Molecular diagnosis of acute and chronic infection of Trypanosoma evansi in experimental male and female mice

Onderstepoort Journal of Veterinary Research

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Title Molecular diagnosis of acute and chronic infection of Trypanosoma evansi in experimental male and female mice
Creator Behour, Tahani S. Aboelhadid, Shawky M. Mousa, Wahid M. Amin, Adel S. El-Ashram, Saeed A.
Subject — Trypanosoma evansi; acute; chronic; mice; PCR; polymerase chain reaction; organs
Description Trypanosoma evansi is enzootic in camels in Egypt, and water buffaloes act as a reservoir for camel infection. Molecular techniques have contributed towards understanding the epidemiology of T. evansi. Trypanosoma evansi was detected in acute and chronic stages of the disease in male and female mice by polymerase chain reaction (PCR) using two primers. Two experiments were conducted. In experiment I, two groups consisting of 26 female and 26 male mice received 104 trypanosome by I/P inoculation for each mouse. In experiment II, 42 female and 42 male mice were inoculated I/P with 102 trypanosome/mouse. In addition, five mice were kept as uninfected control for each group. Mice were monitored daily for parasitaemia level during the pre-patent period using the micro-haematocrit centrifugation technique (MHCT) and conventional PCR. The primer pairs, (Trypanosoma brucei) TBR1/2 and TeRoTat1.2 (T. evansi Rode Trypanozoon antigen type [RoTat] 1.2), detected the infection after 24 hours earlier than MHCT in both experiments. The course of infection that was detected by MHCT revealed three waves of parasitaemia in female mice and two waves in male mice in the chronic stage of infection. In addition, PCR was able to detect T. evansi in different organs in the chronic stage (i.e. disappearance of parasite from blood). Application of the two primer sets on blood samples from camels showed that all samples were positive by TBR1/2 primers and only 32 of 44 were positive by TeRoTat1.2 primers. Acutely and chronically Trypanosoma-infected mice were detected by PCR in blood and organs. TBR1/2 primers were more sensitive than TeRoTat1.2 primers in detecting Trypanosoma-infected mice, and more reliable in detecting field-infected camels and excluding carrier animals.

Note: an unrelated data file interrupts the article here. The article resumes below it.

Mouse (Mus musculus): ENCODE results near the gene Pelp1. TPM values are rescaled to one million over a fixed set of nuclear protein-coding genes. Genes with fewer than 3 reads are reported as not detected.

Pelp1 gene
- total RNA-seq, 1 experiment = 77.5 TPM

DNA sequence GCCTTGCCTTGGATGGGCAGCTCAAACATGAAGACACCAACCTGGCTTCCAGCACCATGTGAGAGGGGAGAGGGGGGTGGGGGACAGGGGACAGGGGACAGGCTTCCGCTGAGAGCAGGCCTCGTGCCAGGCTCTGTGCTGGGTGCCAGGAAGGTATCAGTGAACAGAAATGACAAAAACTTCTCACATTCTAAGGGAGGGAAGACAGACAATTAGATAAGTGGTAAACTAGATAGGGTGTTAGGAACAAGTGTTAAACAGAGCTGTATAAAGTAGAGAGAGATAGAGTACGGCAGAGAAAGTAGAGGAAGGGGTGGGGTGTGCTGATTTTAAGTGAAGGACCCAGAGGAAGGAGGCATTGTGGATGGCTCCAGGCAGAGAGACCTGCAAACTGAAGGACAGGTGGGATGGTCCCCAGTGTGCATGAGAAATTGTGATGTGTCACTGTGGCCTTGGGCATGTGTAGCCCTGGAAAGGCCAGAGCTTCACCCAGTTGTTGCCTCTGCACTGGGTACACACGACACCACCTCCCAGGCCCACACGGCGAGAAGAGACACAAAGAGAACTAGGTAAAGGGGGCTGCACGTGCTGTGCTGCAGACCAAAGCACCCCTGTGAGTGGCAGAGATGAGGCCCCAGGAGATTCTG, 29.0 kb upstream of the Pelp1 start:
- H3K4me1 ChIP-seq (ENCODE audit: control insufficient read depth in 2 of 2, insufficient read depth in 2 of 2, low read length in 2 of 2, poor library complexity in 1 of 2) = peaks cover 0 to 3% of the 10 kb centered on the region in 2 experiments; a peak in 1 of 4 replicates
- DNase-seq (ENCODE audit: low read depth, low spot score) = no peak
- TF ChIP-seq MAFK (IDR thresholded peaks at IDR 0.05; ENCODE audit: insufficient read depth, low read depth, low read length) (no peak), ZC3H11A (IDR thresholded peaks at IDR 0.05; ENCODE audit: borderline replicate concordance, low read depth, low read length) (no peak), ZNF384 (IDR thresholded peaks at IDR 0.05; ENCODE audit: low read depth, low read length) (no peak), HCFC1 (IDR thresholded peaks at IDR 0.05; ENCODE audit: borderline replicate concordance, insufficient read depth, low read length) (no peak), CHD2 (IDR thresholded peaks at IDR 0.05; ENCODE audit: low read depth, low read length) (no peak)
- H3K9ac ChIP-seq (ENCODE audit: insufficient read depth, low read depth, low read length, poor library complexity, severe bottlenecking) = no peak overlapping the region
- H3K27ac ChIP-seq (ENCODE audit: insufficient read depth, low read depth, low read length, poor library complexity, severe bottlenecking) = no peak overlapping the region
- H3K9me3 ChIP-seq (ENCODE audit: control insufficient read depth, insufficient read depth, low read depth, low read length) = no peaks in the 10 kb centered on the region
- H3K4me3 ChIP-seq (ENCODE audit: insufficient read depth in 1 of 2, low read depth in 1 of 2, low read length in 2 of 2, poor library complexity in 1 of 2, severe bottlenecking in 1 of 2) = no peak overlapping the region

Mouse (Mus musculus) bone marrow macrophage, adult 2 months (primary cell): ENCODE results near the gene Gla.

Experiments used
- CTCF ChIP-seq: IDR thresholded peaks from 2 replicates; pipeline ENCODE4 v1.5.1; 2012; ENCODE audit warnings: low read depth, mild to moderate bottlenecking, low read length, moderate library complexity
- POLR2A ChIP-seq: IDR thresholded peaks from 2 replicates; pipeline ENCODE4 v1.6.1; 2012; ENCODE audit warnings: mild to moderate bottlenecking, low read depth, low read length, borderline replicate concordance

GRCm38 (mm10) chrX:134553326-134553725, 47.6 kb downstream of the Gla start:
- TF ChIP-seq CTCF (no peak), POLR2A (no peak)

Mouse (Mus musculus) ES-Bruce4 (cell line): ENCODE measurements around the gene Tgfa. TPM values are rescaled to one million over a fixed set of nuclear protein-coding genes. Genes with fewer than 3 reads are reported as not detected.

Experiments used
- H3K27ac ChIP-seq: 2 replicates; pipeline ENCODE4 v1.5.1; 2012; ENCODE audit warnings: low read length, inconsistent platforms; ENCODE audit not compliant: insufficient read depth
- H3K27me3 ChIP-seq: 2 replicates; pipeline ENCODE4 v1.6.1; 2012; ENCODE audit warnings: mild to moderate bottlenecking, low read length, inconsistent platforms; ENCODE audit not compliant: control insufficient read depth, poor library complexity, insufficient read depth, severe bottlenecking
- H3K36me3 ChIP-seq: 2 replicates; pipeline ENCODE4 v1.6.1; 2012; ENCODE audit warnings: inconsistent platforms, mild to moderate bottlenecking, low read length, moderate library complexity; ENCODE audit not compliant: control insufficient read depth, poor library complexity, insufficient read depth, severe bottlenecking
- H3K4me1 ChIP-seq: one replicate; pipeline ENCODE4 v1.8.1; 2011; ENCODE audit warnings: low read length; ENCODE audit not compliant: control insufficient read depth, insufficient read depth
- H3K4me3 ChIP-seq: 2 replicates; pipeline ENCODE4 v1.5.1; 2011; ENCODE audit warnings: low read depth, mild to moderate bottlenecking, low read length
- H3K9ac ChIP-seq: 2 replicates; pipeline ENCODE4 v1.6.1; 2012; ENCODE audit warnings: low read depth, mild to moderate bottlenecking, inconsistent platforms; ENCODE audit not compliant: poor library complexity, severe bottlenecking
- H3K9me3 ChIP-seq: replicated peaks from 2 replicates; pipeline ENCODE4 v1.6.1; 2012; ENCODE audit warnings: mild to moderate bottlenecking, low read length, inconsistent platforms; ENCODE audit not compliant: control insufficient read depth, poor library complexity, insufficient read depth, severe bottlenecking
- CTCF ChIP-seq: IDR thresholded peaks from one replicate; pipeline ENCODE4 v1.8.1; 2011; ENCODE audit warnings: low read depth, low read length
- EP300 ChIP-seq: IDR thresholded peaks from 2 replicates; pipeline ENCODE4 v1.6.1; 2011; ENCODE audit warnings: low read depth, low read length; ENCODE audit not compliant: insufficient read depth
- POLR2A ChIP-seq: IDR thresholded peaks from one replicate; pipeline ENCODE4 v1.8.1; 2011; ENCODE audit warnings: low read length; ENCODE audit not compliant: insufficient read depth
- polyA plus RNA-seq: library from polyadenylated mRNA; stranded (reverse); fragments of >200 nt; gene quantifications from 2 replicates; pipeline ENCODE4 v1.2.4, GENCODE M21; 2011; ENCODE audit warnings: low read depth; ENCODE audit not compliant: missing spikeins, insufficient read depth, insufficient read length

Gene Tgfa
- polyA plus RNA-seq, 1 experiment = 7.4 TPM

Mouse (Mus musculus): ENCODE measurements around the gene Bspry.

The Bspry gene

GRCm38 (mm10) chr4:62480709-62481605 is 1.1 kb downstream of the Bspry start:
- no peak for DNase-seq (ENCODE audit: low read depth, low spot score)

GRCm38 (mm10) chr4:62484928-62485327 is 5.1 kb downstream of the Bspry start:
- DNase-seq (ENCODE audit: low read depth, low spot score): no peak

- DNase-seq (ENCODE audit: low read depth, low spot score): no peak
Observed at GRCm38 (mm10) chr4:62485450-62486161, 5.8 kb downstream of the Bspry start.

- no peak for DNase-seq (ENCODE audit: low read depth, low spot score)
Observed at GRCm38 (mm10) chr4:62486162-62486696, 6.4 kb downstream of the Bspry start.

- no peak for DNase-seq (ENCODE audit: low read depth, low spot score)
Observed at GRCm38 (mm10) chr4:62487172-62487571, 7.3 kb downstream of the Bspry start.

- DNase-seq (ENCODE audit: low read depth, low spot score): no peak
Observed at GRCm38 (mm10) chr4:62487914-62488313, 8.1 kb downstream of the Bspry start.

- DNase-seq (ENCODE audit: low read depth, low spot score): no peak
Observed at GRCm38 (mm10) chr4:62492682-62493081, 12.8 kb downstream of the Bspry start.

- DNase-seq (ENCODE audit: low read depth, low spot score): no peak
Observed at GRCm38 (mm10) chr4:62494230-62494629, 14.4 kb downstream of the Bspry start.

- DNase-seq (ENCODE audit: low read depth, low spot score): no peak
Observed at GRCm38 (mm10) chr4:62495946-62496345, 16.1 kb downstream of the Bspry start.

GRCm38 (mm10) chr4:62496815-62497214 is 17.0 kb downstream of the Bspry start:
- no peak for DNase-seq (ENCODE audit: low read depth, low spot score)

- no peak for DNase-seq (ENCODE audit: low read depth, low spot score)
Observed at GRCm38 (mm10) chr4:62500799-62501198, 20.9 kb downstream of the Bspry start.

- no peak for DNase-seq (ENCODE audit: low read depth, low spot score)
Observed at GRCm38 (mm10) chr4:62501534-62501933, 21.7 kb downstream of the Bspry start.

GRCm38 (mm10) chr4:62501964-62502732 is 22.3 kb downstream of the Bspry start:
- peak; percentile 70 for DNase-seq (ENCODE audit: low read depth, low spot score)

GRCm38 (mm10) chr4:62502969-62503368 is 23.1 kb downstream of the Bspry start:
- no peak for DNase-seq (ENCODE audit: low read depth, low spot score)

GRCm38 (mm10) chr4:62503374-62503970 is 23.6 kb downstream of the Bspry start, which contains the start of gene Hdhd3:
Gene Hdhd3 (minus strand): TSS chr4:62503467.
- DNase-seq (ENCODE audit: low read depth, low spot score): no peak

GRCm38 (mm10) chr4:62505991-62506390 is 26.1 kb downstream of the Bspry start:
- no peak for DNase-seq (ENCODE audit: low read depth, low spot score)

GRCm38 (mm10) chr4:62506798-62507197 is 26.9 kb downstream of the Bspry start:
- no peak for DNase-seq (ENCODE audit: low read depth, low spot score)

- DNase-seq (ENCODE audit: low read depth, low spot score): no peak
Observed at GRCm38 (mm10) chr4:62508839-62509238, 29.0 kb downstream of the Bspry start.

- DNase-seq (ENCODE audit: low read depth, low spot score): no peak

Publisher AOSIS
Date 2019-08-26
Type info:eu-repo/semantics/article info:eu-repo/semantics/publishedVersion — —
Format text/html application/epub+zip application/xml application/pdf
Identifier 10.4102/ojvr.v86i1.1638
Source Onderstepoort Journal of Veterinary Research; Vol 86, No 1 (2019); 10 pages 2219-0635 0030-2465
Language eng
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Rights Copyright (c) 2019 Tahani S. Behour, Shawky M. Aboelhadid, Wahid M. Mousa, Adel S. Amin, Saeed A. El-Ashram